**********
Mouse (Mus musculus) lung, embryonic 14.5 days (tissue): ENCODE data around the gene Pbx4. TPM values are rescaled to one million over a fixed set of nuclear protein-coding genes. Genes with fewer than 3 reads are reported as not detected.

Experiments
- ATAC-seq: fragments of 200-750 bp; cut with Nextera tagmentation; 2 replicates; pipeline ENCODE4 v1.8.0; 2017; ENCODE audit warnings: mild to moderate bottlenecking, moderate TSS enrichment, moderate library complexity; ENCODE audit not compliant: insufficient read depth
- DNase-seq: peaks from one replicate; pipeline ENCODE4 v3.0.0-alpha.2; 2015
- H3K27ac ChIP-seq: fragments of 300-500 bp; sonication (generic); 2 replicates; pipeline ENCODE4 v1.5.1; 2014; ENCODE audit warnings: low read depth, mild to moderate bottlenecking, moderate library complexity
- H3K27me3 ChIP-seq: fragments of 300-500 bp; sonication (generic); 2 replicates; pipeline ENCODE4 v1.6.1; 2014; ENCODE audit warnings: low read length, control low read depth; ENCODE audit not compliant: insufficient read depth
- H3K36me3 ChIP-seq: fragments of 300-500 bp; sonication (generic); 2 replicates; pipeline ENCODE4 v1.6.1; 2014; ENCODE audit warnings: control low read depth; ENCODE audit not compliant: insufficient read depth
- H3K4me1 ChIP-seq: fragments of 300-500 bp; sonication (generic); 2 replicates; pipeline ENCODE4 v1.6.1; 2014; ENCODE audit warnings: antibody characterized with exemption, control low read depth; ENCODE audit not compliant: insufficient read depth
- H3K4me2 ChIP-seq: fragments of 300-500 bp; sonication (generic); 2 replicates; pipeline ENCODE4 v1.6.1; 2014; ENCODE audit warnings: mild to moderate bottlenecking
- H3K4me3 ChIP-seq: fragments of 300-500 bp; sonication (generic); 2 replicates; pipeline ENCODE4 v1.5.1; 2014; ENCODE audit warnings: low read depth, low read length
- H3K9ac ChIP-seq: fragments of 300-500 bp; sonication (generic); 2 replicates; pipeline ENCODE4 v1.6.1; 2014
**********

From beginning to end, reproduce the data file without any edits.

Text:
Mouse (Mus musculus) lung, embryonic 14.5 days (tissue): ENCODE data around the gene Pbx4. TPM values are rescaled to one million over a fixed set of nuclear protein-coding genes. Genes with fewer than 3 reads are reported as not detected.

Experiments
- ATAC-seq: fragments of 200-750 bp; cut with Nextera tagmentation; 2 replicates; pipeline ENCODE4 v1.8.0; 2017; ENCODE audit warnings: mild to moderate bottlenecking, moderate TSS enrichment, moderate library complexity; ENCODE audit not compliant: insufficient read depth
- DNase-seq: peaks from one replicate; pipeline ENCODE4 v3.0.0-alpha.2; 2015
- H3K27ac ChIP-seq: fragments of 300-500 bp; sonication (generic); 2 replicates; pipeline ENCODE4 v1.5.1; 2014; ENCODE audit warnings: low read depth, mild to moderate bottlenecking, moderate library complexity
- H3K27me3 ChIP-seq: fragments of 300-500 bp; sonication (generic); 2 replicates; pipeline ENCODE4 v1.6.1; 2014; ENCODE audit warnings: low read length, control low read depth; ENCODE audit not compliant: insufficient read depth
- H3K36me3 ChIP-seq: fragments of 300-500 bp; sonication (generic); 2 replicates; pipeline ENCODE4 v1.6.1; 2014; ENCODE audit warnings: control low read depth; ENCODE audit not compliant: insufficient read depth
- H3K4me1 ChIP-seq: fragments of 300-500 bp; sonication (generic); 2 replicates; pipeline ENCODE4 v1.6.1; 2014; ENCODE audit warnings: antibody characterized with exemption, control low read depth; ENCODE audit not compliant: insufficient read depth
- H3K4me2 ChIP-seq: fragments of 300-500 bp; sonication (generic); 2 replicates; pipeline ENCODE4 v1.6.1; 2014; ENCODE audit warnings: mild to moderate bottlenecking
- H3K4me3 ChIP-seq: fragments of 300-500 bp; sonication (generic); 2 replicates; pipeline ENCODE4 v1.5.1; 2014; ENCODE audit warnings: low read depth, low read length
- H3K9ac ChIP-seq: fragments of 300-500 bp; sonication (generic); 2 replicates; pipeline ENCODE4 v1.6.1; 2014